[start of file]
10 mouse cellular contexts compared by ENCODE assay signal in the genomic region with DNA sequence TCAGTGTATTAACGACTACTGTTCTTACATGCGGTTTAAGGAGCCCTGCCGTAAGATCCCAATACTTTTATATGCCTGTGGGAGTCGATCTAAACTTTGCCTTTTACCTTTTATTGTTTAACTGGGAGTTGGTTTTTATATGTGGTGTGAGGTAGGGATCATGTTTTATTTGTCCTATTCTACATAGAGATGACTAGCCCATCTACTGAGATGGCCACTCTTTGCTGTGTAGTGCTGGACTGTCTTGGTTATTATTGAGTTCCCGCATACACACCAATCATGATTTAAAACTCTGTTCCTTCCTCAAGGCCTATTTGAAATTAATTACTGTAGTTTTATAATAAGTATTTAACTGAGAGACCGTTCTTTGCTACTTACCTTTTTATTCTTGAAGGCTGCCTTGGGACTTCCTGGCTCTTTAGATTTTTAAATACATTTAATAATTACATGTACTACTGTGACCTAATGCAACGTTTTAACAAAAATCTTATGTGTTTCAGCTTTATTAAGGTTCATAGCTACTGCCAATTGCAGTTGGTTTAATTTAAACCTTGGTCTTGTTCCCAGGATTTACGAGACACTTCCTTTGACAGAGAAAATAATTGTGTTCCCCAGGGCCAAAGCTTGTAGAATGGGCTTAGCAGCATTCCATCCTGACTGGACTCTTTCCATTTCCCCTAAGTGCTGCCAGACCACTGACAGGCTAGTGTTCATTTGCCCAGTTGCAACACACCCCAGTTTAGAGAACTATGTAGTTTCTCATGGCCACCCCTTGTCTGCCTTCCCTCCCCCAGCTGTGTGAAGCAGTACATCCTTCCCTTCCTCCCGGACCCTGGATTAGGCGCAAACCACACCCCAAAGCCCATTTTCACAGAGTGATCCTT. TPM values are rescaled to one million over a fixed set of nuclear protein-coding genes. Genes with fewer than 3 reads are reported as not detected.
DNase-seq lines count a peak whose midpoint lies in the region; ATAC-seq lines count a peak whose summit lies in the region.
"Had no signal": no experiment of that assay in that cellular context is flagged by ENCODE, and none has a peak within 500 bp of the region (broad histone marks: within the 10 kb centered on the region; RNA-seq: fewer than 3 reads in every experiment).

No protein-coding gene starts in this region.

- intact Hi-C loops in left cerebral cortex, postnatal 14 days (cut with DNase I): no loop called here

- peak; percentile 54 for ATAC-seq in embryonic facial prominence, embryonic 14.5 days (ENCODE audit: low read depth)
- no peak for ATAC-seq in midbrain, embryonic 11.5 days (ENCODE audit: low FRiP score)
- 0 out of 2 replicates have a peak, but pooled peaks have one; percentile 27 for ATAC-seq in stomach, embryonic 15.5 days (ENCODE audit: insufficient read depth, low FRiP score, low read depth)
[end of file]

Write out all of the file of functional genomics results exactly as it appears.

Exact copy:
10 mouse cellular contexts compared by ENCODE assay signal in the genomic region with DNA sequence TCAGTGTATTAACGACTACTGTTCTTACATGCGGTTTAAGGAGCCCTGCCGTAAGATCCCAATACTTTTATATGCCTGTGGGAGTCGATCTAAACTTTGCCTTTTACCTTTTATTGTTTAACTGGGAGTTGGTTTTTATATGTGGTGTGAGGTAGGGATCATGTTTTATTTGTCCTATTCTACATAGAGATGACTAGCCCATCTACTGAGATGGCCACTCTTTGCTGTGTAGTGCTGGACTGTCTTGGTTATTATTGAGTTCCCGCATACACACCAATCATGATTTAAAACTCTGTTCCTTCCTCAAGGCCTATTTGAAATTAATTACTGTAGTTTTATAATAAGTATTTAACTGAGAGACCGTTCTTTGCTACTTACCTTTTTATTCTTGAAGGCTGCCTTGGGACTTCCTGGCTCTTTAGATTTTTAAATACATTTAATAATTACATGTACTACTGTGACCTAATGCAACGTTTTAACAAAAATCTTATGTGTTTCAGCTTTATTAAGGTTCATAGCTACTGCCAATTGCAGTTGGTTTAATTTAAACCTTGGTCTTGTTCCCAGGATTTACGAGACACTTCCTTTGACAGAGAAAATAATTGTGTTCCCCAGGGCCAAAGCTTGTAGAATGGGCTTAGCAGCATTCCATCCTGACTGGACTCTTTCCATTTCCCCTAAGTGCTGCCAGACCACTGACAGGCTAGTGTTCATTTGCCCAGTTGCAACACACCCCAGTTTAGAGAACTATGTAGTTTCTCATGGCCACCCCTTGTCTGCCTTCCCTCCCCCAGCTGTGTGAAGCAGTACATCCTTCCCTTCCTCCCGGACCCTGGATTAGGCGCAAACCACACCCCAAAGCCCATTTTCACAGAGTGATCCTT. TPM values are rescaled to one million over a fixed set of nuclear protein-coding genes. Genes with fewer than 3 reads are reported as not detected.
DNase-seq lines count a peak whose midpoint lies in the region; ATAC-seq lines count a peak whose summit lies in the region.
"Had no signal": no experiment of that assay in that cellular context is flagged by ENCODE, and none has a peak within 500 bp of the region (broad histone marks: within the 10 kb centered on the region; RNA-seq: fewer than 3 reads in every experiment).

No protein-coding gene starts in this region.

- intact Hi-C loops in left cerebral cortex, postnatal 14 days (cut with DNase I): no loop called here

- peak; percentile 54 for ATAC-seq in embryonic facial prominence, embryonic 14.5 days (ENCODE audit: low read depth)
- no peak for ATAC-seq in midbrain, embryonic 11.5 days (ENCODE audit: low FRiP score)
- 0 out of 2 replicates have a peak, but pooled peaks have one; percentile 27 for ATAC-seq in stomach, embryonic 15.5 days (ENCODE audit: insufficient read depth, low FRiP score, low read depth)